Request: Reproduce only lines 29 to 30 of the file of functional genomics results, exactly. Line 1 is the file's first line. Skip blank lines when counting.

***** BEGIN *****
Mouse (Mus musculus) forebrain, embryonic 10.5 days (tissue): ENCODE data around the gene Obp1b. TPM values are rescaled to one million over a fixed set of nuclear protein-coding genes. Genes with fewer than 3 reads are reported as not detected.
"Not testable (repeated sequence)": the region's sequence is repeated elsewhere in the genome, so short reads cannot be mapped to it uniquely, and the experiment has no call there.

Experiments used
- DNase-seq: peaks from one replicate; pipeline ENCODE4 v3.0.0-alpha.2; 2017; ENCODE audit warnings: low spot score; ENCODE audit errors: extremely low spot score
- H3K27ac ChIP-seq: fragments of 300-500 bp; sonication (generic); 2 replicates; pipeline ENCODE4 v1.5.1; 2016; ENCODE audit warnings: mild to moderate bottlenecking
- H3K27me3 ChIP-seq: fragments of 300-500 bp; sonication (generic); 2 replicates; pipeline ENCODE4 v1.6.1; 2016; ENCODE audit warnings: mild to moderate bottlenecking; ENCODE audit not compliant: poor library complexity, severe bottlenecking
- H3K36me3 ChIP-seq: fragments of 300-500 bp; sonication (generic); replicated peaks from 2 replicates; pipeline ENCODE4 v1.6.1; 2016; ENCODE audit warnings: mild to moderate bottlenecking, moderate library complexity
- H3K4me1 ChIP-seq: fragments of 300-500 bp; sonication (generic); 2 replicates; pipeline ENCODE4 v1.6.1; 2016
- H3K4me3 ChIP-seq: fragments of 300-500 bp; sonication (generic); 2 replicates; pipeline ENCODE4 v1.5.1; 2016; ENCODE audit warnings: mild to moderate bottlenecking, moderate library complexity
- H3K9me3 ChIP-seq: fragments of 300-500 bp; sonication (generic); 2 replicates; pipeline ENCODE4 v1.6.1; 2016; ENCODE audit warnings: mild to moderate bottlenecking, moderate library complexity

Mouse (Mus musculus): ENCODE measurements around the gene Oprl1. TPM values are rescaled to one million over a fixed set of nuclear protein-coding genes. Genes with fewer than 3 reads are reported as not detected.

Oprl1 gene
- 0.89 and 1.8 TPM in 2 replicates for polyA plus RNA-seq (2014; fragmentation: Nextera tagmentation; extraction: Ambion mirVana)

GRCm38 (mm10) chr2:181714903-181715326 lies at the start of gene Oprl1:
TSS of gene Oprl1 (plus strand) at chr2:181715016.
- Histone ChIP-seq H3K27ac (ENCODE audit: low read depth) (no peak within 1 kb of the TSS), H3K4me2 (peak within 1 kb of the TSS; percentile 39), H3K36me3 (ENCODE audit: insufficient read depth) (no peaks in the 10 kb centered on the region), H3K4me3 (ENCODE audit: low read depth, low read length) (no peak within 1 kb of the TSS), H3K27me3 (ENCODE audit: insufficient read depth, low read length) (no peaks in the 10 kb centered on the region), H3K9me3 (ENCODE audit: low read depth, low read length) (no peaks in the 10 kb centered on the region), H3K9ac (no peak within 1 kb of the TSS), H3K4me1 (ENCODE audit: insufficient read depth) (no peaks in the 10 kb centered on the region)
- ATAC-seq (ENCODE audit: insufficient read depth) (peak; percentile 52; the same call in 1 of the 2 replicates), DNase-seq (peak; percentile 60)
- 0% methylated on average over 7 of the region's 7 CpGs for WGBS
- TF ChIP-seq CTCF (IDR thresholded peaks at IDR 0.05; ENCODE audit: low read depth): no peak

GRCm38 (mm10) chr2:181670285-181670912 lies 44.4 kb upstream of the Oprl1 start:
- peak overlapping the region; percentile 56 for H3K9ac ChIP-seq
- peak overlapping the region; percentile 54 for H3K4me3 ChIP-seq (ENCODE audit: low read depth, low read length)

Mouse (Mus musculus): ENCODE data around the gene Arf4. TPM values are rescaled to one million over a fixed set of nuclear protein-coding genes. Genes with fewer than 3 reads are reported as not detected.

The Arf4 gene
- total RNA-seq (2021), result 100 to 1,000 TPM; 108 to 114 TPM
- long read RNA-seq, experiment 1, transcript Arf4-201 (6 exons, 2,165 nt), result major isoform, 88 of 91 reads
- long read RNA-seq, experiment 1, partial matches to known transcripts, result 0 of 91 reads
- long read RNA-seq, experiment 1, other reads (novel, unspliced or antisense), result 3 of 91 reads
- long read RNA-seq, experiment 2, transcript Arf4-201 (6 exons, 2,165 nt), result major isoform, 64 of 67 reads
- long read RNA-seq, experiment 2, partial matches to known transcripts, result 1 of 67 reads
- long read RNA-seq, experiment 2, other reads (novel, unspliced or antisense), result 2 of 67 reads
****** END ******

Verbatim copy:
- long read RNA-seq, experiment 2, transcript Arf4-201 (6 exons, 2,165 nt), result major isoform, 64 of 67 reads
- long read RNA-seq, experiment 2, partial matches to known transcripts, result 1 of 67 reads